12 hours ago
Wednesday, April 15, 2015
The very real monster in the dark
KNOCK KNOCK KNOCK KNOCK. The noise jolts me awake at 3:40 a.m. Instantly, I know what it is. Our babysitter tucked Max in last night because I got home late, and she closed his bedroom door instead of leaving it ajar like Dave and I know to. Now Max can't get out, so he's banging on his door. The cerebral palsy makes his fingers stiff and he can't twist the door knob.
KNOCK KNOCK KNOCK KNOCK KNOCK KNOCK KNOCK.
I jump out of bed, open Max's door and help him in the bathroom. Then I tuck him in, kiss his forehead and return to bed. Only I can't sleep with all the thoughts rushing through my head.
I think about how I've been lax in getting an adaptive handle for Max's door; I've seen them sold at sites for people with arthritis and the elderly. He's getting older, and probably would like to fully close his door sometimes and be able to open it independently. Come to think of it, we could also use one for the basement door, not that I want him going down those steep stairs without one of us around.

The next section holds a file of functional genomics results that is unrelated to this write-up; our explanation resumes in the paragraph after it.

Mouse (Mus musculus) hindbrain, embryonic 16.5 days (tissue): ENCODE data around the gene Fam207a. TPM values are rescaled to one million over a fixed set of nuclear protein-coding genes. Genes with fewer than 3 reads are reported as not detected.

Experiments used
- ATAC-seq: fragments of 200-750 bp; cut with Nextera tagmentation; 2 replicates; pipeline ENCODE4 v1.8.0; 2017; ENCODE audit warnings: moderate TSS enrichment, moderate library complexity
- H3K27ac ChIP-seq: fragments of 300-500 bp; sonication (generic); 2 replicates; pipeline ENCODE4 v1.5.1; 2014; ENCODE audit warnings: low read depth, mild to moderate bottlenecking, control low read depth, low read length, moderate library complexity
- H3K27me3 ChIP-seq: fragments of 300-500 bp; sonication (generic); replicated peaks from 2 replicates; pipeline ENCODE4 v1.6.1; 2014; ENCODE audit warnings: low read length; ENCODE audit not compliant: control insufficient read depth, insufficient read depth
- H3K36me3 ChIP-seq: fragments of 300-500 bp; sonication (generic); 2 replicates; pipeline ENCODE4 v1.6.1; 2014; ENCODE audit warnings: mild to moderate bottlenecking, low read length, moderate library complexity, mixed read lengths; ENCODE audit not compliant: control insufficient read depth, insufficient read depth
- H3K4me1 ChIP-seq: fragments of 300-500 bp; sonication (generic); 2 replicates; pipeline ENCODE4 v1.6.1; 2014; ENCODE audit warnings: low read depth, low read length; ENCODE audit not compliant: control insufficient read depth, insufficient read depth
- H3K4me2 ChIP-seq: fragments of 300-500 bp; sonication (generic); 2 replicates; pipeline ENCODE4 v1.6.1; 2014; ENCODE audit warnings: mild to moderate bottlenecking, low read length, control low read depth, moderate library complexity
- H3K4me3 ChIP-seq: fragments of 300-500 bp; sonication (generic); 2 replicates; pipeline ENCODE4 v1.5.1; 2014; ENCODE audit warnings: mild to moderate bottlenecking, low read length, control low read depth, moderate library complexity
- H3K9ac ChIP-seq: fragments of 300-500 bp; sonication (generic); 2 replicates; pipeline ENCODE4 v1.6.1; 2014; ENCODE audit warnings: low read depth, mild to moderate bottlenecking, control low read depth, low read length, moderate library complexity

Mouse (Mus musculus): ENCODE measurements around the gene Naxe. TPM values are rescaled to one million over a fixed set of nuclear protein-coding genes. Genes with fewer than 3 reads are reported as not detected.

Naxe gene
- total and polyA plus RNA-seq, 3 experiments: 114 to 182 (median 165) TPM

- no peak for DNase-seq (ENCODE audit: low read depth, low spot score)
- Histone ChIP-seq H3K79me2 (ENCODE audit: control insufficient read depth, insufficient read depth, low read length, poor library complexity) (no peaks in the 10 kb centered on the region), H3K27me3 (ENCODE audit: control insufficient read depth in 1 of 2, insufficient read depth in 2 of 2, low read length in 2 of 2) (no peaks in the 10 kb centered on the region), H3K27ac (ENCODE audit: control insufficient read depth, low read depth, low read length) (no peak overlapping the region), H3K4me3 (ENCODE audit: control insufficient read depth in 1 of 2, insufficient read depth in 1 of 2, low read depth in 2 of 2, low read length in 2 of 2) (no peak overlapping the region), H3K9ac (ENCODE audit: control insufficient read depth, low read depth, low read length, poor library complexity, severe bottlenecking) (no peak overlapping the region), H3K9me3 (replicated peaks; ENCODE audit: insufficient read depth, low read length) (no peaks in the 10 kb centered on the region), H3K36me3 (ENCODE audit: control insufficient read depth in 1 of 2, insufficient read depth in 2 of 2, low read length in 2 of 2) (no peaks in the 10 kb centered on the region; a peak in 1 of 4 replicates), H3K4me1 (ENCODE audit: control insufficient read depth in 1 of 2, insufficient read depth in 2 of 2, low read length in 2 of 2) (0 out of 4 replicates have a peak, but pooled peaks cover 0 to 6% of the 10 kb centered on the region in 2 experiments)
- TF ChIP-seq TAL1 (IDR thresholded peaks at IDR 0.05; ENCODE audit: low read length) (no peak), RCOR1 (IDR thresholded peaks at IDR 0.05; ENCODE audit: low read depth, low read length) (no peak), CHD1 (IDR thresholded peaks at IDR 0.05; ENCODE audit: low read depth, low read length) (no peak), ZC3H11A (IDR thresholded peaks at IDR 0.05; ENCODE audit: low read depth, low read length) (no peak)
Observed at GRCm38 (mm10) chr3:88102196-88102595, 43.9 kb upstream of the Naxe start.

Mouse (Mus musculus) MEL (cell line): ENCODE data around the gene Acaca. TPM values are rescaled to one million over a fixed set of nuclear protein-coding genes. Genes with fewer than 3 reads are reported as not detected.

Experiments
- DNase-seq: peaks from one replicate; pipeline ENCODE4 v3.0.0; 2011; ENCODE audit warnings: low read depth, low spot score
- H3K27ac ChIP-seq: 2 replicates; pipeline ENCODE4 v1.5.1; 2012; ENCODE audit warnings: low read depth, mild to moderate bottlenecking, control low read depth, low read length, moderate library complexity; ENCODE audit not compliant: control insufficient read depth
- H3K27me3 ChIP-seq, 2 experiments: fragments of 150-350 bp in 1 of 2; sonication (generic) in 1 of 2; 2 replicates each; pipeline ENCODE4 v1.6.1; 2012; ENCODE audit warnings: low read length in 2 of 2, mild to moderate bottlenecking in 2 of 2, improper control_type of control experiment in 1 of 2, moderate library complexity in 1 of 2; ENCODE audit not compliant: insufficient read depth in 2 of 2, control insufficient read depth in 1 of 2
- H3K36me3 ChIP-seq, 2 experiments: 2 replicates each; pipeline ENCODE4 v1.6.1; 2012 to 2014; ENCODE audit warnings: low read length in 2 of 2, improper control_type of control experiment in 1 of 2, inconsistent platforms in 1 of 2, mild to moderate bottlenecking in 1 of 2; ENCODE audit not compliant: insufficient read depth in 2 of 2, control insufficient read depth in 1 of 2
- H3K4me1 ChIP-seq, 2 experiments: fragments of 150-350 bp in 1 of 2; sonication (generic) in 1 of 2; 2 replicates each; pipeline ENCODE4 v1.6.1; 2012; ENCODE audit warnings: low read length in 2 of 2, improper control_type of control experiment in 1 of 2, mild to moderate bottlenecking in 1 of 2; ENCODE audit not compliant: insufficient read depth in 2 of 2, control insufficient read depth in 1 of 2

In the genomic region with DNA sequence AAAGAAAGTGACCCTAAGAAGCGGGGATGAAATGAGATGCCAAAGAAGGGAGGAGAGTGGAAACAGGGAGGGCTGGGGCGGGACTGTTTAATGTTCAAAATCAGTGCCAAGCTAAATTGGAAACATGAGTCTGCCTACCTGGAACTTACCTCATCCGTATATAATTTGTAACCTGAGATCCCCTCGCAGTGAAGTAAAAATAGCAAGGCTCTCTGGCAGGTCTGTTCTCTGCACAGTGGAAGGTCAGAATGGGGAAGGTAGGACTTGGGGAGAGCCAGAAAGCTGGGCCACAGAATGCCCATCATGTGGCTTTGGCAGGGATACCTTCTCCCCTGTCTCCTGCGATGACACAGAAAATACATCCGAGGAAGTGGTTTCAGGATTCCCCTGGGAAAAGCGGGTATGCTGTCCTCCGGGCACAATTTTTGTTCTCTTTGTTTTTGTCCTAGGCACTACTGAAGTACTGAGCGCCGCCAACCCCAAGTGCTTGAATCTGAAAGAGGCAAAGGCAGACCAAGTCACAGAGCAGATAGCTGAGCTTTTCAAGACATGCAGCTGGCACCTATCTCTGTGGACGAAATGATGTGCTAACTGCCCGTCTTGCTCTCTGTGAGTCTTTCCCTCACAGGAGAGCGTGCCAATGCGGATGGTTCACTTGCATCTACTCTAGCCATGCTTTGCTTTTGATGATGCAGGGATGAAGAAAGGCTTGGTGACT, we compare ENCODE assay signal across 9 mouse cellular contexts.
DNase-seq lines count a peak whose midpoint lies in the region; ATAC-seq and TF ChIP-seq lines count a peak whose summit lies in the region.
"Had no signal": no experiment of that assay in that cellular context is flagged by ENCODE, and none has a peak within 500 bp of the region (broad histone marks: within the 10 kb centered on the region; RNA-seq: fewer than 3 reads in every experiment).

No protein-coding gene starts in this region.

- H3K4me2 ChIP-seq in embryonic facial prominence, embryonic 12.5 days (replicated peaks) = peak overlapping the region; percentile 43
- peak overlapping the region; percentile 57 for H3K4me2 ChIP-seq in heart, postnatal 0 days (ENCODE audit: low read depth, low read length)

I think about what would happen if I didn't hear Max knocking. He'd eventually give up, go back to bed and have an accident. It would be upsetting to him. It wouldn't be fair.
I think about the issues Max has with manipulating door knobs. Will that change over the years? In the scheme of life skills, it is not one we have ever brought up with the occupational therapists, given that we're still working on biggies like pulling pants up and down, taking a jacket on and off and brushing teeth.
And then, my mind goes to that scary place, the one I try to avoid. I wonder about a time when I will no longer be around to turn the door knob for Max. Who will hear him knocking in the night? Who will take care of him like I do? How will he someday get by in this world without me and Dave? How will he even comprehend that we are gone? Who will be there for him?
This is the amorphous monster of my nightmares.
Suddenly, I just can't lie there anymore. I get out of bed, creep into Max's room and sit on the edge of his bed. I listen to his even breaths, and focus on those. It's calming. My mind can't wander as I hear him sleep so peacefully and peer into his sweet face in the light of the moonlight.
I leave his door open. I return to bed. Slowly, I nod off. I'll wake up to taking life one more day, one more night, at a time.
Posted by Ellen Seidman at 6:35 AM